The bare bones drums that are in “I Want to Kill You” are great as is the guitar work on this tune. The beat here will certainly get you hopping along! Listen for the unique guitar right around the 2:25 mark – fascinating.
“Blue Sunday,” provides a nice down-shift from the first two songs and the Vox effect here plays very well with the tone and message in the music. There is really good atmosphere in this song and the cleaner guitar that comes in around 1:47 provides a good counter-punch to the other tones.
When “Thin Air” begins, the few few seconds of it have my brain scrambling as it immediately brings to mind some other song…which as of this writing I have still failed to come up with. That is not to cast any shadows here on Citizen, as the remainder of this song is all their own. There is a lyric line within, “I remember when you used to say that it’s time that complicates you,” which really caught me and gave me something to ponder..
The next selection, “Call Your Bluff,” has a solid, quick beat at the beginning that really builds anticipation and is combined with some poignant lyrics to make this a strong part of the album. I really liked the big sounds toward the end.
“Pedestal” is next, and all I can say is that …I really like the stark drum and the chanting lyric style…but the song kind of lost me along the way. As per usual, that usually means I missed something and I hope that you can find it when you listen.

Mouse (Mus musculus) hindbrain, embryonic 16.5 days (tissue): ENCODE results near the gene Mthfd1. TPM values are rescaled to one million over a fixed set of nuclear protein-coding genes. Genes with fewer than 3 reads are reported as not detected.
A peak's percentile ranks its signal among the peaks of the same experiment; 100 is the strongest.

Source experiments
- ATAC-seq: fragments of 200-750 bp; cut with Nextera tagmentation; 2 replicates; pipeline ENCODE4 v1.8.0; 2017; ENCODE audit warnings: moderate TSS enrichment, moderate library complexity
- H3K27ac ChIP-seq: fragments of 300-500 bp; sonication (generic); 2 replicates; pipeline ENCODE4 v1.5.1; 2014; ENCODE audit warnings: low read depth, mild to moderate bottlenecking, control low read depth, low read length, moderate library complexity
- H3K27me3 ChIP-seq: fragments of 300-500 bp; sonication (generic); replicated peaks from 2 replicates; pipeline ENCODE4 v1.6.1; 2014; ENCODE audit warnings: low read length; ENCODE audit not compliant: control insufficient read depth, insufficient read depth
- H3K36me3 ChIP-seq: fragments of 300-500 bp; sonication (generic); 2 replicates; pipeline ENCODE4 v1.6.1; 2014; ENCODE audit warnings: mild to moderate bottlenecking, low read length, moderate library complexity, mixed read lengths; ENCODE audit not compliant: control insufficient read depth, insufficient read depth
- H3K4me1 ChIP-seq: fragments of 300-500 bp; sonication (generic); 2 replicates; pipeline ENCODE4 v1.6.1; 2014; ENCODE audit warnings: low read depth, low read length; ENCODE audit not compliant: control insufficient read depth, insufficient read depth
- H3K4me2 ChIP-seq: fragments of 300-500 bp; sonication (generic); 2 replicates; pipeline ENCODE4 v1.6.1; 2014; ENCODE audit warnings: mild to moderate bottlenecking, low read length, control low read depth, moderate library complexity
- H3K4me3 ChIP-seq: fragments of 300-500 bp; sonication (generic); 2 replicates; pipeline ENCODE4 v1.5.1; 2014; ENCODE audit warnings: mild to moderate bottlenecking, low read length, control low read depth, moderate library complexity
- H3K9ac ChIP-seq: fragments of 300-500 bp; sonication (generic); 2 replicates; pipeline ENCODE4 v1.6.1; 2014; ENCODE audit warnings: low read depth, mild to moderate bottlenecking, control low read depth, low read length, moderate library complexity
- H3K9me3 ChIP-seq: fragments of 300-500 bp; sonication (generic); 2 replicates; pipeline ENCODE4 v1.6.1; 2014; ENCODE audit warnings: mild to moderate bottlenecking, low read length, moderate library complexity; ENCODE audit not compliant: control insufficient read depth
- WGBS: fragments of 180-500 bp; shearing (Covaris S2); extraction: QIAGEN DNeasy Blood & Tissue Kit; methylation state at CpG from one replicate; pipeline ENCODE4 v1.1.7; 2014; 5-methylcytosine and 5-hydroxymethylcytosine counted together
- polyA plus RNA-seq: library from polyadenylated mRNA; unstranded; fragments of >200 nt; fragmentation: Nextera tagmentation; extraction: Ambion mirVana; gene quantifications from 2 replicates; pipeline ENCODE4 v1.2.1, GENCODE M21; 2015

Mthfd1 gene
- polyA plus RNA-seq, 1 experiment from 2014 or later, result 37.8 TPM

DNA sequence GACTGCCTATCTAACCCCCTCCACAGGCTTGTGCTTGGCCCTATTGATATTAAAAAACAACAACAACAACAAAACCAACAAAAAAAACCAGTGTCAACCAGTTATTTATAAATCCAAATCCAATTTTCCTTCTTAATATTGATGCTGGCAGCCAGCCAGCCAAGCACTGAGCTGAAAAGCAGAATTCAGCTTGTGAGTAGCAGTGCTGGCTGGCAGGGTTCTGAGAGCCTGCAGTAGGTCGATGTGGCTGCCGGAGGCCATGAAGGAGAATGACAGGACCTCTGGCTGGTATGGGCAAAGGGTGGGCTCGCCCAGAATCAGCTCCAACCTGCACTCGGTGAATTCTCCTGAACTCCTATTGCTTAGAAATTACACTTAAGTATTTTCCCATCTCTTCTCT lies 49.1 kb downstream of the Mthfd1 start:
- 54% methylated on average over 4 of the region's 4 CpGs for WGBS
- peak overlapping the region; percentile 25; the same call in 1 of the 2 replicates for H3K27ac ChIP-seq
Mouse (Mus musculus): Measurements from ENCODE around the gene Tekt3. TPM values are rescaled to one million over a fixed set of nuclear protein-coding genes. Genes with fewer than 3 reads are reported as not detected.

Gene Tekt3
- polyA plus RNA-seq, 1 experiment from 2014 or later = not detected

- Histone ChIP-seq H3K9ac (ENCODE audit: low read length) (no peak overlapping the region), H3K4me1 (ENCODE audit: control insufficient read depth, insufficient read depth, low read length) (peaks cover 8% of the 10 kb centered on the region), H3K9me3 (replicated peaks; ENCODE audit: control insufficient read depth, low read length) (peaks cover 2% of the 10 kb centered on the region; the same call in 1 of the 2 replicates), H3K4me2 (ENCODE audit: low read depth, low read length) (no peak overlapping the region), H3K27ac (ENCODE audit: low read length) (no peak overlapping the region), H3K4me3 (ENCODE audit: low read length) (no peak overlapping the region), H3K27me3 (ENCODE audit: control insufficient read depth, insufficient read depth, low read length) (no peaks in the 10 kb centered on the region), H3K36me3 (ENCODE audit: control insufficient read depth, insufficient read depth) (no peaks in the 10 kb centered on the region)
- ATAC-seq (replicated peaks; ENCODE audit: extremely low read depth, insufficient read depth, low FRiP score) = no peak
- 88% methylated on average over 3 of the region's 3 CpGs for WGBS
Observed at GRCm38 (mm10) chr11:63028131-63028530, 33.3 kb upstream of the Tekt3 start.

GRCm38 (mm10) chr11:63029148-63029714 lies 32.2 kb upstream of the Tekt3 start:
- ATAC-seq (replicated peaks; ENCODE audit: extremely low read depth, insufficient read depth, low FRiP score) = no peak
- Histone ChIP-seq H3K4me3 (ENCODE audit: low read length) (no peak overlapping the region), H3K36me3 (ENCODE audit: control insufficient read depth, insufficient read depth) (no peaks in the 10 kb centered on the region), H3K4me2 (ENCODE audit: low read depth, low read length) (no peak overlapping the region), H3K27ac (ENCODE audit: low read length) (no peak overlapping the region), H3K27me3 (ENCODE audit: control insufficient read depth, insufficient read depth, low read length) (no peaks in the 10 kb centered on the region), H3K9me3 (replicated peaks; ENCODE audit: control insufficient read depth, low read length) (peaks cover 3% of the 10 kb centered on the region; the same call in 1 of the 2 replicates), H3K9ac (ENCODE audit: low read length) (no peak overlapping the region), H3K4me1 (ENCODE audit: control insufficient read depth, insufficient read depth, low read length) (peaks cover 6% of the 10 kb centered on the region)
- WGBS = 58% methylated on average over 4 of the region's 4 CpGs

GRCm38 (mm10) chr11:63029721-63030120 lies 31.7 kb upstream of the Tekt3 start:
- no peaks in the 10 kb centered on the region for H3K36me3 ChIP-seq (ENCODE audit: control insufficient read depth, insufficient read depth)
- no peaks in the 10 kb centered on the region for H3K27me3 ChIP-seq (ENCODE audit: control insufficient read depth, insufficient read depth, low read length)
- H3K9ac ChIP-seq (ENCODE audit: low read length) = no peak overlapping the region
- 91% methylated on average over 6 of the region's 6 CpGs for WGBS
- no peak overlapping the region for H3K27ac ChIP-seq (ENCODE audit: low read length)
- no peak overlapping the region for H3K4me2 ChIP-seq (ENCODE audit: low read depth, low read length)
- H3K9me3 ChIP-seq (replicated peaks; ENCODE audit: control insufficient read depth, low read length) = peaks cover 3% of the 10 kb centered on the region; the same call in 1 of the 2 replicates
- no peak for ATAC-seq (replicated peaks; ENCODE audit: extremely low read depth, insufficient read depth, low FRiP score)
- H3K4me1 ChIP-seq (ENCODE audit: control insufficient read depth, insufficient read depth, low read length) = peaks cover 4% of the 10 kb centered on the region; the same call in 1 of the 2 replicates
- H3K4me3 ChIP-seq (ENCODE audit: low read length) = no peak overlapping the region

You can definitely put on your dancing shoes (or boots…) for “Fight Beat” which has a great groove line right from the start and very interesting atmospherics. It is followed by “Black and Red,” which is the only song on this record with which I could not find any connection. On “Pedestal” I had the beat and style that I could hang onto but this selection left me behind completely. When that happens I do try to figure out why and in this case I think it is the range of styles within the song. Individually I like those pieces; however the arrangement here is just a little too chaotic for me.
Next up is “Glass World.” It has a great guitar sound at the beginning with a drum that cuts in between which really sets a solid foundation. The pacing on this song, which is on the slower end for the record in general, is very effective in delivering the tone and mood. That is followed by “Winter Buds” which, rather appropriately, has a melancholy ambiance and is lyrically very strong.
A very effective and fitting end-cap for this release is provided by “Edge of the World.” It has a driving beat that coveys an anxious energy throughout the middle part of the song.
Overall, this an album worthy of a buy and much listening. This band plays tight and brings a distinct style to this recording. This is some combination of emo- dance and punk that is very effectively stitched together. Although you can hear the various influences throughout, they blend them together well and make their own sound from those disparate pieces. They also have a knack, even on slower paced songs, for providing a lingering dance beat just below the surface almost waiting to explode. It does not always show itself, but it is there and gives you a sense of anticipation.